German/Nazi Eugenics

Alfred Ploetz founded the German Society of Racial Hygiene in 1905. However, a eugenic social agenda only gathered support after the humiliating loss of WWI, when Germans felt beset by adversaries both outside and inside their borders.

In 1927, the Rockefeller Foundation provided funds to construct the Kaiser Wilhelm Institute for Anthropology, Human Heredity, and Eugenics in Berlin, which came under the directorship of the appropriately named Eugen Fischer. Adolf Hitler read Fischer's textbook Principles of Human Heredity and Race Hygiene while in prison at Landsberg and used eugenical notions to support the ideal of a pure "Aryan" society in his manifesto, Mein Kampf (My Struggle).

When Hitler came to power in 1933, he charged the medical profession with the task of implementing a national program in race hygiene. The first key element was the enactment, in 1934, of a law permitting involuntary sterilization of feebleminded, mentally ill, epileptics, and alcoholics. ERO Superintendent Harry Laughlin's model sterilization law was closely modeled, and his contributions to race hygiene were recognized with an honorary degree from the University of Heidelberg. The "marriage laws" of 1935 prohibited unions between "Aryans" and Jews, as well the eugenically unfit.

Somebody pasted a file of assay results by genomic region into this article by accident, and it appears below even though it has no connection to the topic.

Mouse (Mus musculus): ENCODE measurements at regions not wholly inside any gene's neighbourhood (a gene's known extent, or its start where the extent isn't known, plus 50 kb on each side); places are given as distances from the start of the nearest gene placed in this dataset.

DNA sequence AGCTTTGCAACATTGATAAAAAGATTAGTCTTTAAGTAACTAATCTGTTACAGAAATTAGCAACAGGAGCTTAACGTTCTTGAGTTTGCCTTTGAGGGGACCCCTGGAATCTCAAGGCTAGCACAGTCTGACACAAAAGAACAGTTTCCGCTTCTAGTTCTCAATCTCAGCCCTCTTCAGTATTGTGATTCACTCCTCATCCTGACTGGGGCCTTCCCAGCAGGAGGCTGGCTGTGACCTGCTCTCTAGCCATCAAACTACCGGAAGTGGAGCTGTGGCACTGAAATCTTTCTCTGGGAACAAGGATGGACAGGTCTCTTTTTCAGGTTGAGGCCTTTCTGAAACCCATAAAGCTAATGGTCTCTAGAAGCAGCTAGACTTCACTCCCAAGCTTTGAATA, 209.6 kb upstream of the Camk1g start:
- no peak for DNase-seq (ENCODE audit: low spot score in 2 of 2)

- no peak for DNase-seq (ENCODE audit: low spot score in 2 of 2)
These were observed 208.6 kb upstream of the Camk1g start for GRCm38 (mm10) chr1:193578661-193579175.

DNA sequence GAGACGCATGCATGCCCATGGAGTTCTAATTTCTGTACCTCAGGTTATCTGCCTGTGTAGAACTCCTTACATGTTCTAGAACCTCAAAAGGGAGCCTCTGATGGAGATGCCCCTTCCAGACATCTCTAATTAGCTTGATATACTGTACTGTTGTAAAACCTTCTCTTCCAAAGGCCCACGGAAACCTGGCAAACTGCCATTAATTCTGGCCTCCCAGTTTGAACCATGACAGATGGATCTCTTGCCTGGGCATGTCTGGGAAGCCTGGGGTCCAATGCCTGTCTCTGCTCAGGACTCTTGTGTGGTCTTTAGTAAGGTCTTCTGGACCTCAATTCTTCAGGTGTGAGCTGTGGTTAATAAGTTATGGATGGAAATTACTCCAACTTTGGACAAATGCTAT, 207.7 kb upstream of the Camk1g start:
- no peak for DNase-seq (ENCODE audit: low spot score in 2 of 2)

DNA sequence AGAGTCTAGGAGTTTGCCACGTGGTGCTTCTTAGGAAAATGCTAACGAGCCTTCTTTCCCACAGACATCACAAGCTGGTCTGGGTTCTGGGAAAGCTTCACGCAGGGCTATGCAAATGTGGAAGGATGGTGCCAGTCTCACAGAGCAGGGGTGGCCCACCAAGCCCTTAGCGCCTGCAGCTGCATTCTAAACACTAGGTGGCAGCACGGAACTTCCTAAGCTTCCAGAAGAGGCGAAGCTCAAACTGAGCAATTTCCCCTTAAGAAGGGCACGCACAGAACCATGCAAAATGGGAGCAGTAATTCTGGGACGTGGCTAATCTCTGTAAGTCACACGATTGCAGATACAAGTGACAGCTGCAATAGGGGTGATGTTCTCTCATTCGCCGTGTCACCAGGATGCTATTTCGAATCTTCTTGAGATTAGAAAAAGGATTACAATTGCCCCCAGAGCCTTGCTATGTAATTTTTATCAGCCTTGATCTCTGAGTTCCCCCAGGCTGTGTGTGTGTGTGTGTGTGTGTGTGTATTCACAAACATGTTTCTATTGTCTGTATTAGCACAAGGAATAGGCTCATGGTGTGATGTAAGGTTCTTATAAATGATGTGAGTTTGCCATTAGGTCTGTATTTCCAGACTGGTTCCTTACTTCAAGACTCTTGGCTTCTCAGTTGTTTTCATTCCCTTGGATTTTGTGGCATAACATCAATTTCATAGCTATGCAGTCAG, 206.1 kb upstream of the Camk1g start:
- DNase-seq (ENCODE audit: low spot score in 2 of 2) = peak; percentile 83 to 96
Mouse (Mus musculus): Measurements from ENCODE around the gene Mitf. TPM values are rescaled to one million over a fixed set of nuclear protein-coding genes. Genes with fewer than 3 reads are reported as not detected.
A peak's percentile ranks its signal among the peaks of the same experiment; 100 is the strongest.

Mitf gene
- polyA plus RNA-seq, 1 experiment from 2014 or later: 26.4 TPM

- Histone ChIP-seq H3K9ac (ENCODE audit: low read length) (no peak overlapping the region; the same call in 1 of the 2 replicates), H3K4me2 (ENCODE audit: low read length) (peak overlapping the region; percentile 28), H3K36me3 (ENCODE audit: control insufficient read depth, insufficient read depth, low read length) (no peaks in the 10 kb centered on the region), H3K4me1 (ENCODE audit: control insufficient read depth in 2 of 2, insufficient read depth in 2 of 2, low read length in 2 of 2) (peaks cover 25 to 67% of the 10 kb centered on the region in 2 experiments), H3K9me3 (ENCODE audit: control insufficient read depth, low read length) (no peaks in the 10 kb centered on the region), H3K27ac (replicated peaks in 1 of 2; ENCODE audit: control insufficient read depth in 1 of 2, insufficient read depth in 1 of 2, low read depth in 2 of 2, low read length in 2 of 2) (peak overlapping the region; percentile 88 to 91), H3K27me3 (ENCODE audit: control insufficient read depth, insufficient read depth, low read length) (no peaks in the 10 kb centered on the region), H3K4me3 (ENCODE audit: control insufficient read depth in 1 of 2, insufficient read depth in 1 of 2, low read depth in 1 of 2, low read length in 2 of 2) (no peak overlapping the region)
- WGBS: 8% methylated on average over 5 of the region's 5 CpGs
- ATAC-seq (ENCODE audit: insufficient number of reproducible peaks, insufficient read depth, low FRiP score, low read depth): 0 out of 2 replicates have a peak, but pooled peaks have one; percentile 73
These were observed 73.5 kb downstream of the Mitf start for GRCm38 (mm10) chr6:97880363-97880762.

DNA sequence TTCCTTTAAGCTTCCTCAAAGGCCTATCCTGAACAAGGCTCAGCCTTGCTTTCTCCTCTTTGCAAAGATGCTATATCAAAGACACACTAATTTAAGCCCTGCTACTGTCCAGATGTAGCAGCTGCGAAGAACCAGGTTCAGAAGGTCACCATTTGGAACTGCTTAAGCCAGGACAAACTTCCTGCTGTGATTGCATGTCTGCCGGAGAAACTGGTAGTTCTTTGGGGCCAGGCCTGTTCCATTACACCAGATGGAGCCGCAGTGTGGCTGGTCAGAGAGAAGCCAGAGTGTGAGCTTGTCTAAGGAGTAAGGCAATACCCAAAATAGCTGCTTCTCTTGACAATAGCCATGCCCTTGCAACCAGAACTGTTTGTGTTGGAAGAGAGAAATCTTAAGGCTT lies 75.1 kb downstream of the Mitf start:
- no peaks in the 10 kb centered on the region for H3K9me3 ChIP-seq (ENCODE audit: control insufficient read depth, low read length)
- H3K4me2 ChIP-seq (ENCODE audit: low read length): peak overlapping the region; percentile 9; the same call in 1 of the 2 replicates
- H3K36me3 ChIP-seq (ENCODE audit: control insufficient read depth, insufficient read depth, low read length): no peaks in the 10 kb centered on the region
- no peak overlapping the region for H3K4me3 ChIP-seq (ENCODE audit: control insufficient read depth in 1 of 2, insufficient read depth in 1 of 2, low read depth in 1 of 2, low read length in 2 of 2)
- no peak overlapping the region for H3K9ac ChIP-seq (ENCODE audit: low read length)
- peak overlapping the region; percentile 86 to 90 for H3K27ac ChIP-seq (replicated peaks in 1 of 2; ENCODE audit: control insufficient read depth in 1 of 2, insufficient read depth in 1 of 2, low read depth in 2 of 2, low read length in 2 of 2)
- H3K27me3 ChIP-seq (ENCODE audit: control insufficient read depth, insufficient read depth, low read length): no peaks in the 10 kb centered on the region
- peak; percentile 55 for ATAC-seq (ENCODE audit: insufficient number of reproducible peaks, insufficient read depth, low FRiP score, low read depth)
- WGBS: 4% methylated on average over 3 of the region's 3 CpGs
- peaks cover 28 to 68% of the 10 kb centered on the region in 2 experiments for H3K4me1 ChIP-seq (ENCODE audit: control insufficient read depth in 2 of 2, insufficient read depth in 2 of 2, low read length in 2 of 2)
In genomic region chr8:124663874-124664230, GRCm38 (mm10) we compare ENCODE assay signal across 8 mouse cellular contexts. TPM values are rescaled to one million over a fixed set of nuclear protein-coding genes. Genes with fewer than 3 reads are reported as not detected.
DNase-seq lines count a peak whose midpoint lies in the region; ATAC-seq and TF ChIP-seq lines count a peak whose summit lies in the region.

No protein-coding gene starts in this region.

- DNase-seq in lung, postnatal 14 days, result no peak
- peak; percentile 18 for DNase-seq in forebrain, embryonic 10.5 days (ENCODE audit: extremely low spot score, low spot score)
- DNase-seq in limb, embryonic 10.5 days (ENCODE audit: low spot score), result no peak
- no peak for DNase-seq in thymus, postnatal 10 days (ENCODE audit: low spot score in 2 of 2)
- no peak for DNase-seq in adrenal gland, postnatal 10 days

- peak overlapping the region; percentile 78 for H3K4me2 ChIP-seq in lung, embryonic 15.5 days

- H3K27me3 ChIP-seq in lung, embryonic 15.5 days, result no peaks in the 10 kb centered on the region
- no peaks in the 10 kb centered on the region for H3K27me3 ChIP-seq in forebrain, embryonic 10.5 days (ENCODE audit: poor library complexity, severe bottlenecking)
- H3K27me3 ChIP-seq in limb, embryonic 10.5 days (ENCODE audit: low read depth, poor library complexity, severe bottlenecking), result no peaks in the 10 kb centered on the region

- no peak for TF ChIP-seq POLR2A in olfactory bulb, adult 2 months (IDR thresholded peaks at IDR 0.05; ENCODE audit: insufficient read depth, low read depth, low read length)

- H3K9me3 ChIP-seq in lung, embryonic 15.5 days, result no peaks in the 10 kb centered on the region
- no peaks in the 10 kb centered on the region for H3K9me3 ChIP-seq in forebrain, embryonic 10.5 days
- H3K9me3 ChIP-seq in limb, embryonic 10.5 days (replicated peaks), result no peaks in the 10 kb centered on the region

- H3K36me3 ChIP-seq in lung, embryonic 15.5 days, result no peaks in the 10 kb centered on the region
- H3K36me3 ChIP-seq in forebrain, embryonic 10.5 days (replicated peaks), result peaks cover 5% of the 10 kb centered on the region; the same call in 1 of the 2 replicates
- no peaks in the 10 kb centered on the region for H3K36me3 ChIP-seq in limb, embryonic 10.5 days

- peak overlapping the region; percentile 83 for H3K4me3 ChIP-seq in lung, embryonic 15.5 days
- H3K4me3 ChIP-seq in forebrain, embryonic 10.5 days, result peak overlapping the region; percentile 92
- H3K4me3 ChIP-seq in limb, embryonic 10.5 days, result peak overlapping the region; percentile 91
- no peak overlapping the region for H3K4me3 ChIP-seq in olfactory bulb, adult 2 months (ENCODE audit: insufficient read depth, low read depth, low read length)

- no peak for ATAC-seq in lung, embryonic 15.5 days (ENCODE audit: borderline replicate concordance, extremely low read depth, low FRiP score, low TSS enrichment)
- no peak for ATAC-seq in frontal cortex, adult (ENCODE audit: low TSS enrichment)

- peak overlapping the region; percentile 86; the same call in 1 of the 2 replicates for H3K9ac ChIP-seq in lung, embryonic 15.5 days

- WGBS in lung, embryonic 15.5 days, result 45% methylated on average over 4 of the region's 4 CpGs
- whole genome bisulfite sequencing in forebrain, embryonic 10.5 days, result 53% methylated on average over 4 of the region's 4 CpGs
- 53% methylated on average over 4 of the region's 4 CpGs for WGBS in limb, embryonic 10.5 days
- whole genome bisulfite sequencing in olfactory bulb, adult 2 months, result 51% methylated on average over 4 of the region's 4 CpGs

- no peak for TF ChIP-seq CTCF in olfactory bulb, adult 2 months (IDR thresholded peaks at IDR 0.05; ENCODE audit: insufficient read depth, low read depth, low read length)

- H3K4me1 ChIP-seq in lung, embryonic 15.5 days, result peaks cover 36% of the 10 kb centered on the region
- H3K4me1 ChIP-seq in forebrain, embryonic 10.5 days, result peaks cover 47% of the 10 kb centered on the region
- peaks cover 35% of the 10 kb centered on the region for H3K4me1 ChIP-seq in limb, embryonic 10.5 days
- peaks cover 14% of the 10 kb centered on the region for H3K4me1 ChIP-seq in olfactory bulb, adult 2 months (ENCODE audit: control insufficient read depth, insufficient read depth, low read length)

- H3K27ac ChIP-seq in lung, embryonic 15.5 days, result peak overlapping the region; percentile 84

By the outbreak of WWII, in 1939, an estimated 400,000 people had been sterilized. However, in 1940 the need for hospital beds for wounded soldiers prompted a "final solution" for "lives not worth living." Psychiatrists and medical doctors identified more than 70,000 mental patients who were poisoned with carbon monoxide in extermination centers at psychiatric hospitals.

After gassing of mental patients ceased in 1941, medical and other personnel with euthanasia experience were reassigned to concentration camps in Poland, where hydrogen cyanide gas was used to kill Jews, gypsies, Slavs, and Social Democrats.